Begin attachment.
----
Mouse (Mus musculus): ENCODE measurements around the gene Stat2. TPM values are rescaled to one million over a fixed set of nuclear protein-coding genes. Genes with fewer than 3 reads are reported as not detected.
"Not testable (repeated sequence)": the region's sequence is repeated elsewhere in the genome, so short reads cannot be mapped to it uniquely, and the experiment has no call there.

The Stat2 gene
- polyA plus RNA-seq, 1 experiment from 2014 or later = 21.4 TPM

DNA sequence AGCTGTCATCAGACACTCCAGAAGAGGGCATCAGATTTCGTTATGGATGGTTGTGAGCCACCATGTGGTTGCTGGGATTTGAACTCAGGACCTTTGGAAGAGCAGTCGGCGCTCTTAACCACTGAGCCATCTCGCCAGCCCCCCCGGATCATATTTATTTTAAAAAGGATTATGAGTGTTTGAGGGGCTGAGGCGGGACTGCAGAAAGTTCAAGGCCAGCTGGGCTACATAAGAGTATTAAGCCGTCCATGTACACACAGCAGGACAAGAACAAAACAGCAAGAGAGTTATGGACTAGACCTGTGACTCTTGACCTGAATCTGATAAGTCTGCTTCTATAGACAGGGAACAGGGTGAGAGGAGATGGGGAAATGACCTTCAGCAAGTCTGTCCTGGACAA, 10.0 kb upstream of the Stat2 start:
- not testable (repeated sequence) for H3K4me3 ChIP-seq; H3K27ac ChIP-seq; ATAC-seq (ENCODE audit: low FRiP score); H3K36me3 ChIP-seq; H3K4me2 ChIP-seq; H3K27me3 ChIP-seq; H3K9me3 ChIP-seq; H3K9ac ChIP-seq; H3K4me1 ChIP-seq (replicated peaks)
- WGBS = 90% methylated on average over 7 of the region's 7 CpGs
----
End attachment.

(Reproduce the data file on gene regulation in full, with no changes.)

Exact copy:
Mouse (Mus musculus): ENCODE measurements around the gene Stat2. TPM values are rescaled to one million over a fixed set of nuclear protein-coding genes. Genes with fewer than 3 reads are reported as not detected.
"Not testable (repeated sequence)": the region's sequence is repeated elsewhere in the genome, so short reads cannot be mapped to it uniquely, and the experiment has no call there.

The Stat2 gene
- polyA plus RNA-seq, 1 experiment from 2014 or later = 21.4 TPM

DNA sequence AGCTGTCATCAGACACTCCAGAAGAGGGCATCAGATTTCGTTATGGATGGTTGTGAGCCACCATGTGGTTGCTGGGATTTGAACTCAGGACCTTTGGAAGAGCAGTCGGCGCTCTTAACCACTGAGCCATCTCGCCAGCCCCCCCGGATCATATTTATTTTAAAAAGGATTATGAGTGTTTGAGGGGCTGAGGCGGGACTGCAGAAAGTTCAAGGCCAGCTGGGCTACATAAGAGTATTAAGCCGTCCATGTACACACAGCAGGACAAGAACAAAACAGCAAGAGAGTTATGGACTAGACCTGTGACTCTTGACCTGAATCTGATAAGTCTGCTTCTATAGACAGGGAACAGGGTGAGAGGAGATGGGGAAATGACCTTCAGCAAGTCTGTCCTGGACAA, 10.0 kb upstream of the Stat2 start:
- not testable (repeated sequence) for H3K4me3 ChIP-seq; H3K27ac ChIP-seq; ATAC-seq (ENCODE audit: low FRiP score); H3K36me3 ChIP-seq; H3K4me2 ChIP-seq; H3K27me3 ChIP-seq; H3K9me3 ChIP-seq; H3K9ac ChIP-seq; H3K4me1 ChIP-seq (replicated peaks)
- WGBS = 90% methylated on average over 7 of the region's 7 CpGs